Germany’s Payments to Israel Analyzed in American Study

The Federal R###c of Germany has paid, in goods and credits to Israel, more than 100 million dollars since April 1, 1953, according to “Germany’s Moral Debt,” a study ### German-Israel agreement by Kurt R. Grossman, published today.

Of this amount Israel has spent $35,000,000 for urgently needed oil from Britain and $28,000,000 for ferrous and nonferrous metals and other essential raw materials from West Germany. The balance was spent on long range investment projects for the development of the country’s transportation and communication system and the exploitation of its natural resources.

The fully documented story of the German-Israel agreements, its dramatic background and the many crises that it weathered is told for the first time in “Germany’s Moral Debt.” The book is published by Public Affairs Press in Washington and contains a preface by Earl G. Harrison, former Commissioner of Immigration and Naturalization.

Mr. Grossman, a native of Germany where he was once secretary general of the League for Human Rights, has been actively engaged in Jewish organizational work in this country for the past ten years. He has published several comprehensive studies of the Jewish refugee and DP problems. In 1952 and 1953 he visited West Germany in connection with the then pending negotiations.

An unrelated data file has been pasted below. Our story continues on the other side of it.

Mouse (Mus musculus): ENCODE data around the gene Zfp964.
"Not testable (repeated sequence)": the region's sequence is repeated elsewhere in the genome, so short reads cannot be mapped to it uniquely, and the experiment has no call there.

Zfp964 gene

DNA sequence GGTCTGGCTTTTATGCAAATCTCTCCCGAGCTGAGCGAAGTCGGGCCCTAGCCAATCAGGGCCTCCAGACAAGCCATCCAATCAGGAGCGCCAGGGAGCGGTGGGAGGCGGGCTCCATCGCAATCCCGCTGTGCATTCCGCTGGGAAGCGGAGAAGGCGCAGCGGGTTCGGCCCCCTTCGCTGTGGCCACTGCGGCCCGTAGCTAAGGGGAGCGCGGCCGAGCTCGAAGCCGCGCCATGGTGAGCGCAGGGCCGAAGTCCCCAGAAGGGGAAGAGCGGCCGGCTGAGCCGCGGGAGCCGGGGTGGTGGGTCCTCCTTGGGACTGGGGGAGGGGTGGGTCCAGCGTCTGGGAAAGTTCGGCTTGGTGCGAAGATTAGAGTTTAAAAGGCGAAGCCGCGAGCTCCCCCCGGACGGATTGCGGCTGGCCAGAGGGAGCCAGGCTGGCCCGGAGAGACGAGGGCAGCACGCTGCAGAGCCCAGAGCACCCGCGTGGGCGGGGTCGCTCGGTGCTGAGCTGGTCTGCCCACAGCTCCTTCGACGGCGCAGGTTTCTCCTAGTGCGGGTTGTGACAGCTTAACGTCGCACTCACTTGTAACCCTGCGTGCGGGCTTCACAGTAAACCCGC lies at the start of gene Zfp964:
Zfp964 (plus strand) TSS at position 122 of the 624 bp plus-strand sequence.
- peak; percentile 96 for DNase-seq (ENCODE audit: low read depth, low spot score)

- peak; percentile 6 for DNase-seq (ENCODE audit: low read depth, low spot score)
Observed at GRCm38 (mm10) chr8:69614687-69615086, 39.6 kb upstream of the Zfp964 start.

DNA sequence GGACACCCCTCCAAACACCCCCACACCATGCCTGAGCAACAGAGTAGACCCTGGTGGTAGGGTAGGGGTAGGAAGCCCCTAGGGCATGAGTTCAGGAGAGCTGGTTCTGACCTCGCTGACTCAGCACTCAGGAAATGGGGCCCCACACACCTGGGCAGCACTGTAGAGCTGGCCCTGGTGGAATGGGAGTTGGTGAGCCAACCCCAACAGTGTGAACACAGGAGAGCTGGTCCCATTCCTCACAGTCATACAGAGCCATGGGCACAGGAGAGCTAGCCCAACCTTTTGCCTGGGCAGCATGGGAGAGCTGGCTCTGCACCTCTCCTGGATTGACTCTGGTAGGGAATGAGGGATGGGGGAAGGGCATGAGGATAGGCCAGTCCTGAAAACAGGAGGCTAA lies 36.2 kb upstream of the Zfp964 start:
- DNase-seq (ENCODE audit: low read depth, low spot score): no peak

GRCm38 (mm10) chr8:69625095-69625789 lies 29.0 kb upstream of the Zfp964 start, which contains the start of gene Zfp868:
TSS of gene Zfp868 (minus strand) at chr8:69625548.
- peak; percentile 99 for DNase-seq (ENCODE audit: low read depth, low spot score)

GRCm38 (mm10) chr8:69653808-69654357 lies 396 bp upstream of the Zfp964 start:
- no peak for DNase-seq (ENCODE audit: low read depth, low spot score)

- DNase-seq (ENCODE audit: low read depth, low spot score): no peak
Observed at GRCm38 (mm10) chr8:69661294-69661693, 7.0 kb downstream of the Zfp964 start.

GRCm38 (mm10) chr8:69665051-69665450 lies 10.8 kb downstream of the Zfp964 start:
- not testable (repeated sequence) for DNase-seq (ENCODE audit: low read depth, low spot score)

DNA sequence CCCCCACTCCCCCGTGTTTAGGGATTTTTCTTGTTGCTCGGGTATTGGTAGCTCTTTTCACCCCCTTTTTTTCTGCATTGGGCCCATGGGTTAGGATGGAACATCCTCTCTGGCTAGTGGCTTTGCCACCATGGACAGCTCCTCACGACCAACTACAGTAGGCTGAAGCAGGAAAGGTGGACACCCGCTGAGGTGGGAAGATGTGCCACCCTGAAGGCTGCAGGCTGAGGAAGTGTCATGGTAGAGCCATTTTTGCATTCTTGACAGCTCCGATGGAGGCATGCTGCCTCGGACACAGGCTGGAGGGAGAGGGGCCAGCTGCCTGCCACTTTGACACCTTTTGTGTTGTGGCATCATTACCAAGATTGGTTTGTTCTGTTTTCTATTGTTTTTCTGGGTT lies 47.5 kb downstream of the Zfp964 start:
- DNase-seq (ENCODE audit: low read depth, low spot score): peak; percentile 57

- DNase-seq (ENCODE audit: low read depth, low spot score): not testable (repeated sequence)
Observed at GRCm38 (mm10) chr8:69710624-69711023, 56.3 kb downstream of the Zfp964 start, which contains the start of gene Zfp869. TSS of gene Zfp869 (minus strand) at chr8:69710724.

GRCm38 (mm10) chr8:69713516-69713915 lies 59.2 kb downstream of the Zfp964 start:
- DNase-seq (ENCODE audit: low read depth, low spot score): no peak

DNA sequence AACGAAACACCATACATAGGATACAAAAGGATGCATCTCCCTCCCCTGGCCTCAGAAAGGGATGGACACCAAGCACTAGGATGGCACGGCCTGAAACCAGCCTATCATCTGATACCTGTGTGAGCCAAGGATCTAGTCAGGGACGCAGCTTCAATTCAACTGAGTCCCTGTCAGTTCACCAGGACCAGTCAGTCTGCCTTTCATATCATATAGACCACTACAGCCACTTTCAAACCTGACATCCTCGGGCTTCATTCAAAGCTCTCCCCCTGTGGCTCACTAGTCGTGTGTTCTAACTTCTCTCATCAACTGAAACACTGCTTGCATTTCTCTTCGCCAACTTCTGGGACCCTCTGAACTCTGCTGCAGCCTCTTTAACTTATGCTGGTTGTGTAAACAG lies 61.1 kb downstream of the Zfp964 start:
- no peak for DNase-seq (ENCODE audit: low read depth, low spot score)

The writer points out that the German-Israel agreement, now in its second year in operation, stems from a policy first defined January 5, 1943, when the Allied Governments reserved the right to declare invalid “any transfers of, or dealings with property rights and interests situated in the territories which have come under the occupation or control of the government with which they are at war.”

Earl G. Harrison, who was President Truman’s special envoy to the DP camps right after World War II, states in his preface that West Germany’s leaders have regained much of their country’s moral losses as a result of the agreement with Israel, But final judgment on this score must be reserved, he says, until Germany has discharged her obligations completely.

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